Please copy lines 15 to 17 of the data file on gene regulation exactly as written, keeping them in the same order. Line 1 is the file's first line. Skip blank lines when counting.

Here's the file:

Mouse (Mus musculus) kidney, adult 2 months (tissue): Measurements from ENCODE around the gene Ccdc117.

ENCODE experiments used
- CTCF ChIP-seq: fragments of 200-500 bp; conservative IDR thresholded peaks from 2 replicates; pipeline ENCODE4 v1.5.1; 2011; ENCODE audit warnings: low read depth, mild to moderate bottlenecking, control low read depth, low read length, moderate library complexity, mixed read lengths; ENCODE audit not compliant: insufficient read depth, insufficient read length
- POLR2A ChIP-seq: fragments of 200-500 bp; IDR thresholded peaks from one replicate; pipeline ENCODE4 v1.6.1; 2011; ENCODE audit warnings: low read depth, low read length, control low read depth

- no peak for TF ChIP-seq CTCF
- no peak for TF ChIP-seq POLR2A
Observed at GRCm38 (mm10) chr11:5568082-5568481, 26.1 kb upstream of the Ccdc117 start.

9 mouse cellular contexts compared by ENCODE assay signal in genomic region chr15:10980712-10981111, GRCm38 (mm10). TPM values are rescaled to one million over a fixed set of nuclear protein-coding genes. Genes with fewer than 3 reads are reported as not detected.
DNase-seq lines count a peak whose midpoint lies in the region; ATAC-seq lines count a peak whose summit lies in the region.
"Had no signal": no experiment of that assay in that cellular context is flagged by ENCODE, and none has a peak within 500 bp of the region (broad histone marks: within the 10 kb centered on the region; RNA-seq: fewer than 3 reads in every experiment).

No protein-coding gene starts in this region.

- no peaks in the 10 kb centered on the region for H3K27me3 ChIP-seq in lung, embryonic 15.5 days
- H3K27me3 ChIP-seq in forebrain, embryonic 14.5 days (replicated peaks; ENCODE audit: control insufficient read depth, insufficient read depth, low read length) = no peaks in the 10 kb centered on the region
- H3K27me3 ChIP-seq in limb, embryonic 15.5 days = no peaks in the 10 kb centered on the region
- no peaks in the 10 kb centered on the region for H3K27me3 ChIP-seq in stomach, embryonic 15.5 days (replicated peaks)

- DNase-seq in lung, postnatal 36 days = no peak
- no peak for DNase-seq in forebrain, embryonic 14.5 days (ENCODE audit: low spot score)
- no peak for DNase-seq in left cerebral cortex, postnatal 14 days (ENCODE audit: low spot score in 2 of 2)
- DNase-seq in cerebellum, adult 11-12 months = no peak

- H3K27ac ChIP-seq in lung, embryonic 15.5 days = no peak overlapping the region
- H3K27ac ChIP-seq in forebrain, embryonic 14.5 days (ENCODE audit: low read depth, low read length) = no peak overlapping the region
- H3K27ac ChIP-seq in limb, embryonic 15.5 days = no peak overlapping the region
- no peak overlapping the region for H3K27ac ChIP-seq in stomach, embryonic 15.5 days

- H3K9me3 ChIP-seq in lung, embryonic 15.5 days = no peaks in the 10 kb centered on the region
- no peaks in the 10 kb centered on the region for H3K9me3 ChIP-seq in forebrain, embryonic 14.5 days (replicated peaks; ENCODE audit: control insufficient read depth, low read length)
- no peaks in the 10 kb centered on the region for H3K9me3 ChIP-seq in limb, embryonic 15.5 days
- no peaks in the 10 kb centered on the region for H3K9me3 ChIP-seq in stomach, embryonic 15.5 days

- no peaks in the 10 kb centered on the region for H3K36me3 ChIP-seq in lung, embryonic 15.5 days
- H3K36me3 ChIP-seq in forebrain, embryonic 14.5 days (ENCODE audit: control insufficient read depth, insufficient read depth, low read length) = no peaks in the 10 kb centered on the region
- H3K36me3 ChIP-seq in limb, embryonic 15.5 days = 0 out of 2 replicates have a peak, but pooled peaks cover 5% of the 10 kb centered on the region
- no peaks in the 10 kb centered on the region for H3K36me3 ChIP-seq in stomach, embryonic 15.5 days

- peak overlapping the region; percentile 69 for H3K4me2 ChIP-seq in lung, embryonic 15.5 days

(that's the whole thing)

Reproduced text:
- no peaks in the 10 kb centered on the region for H3K27me3 ChIP-seq in stomach, embryonic 15.5 days (replicated peaks)

- DNase-seq in lung, postnatal 36 days = no peak
- no peak for DNase-seq in forebrain, embryonic 14.5 days (ENCODE audit: low spot score)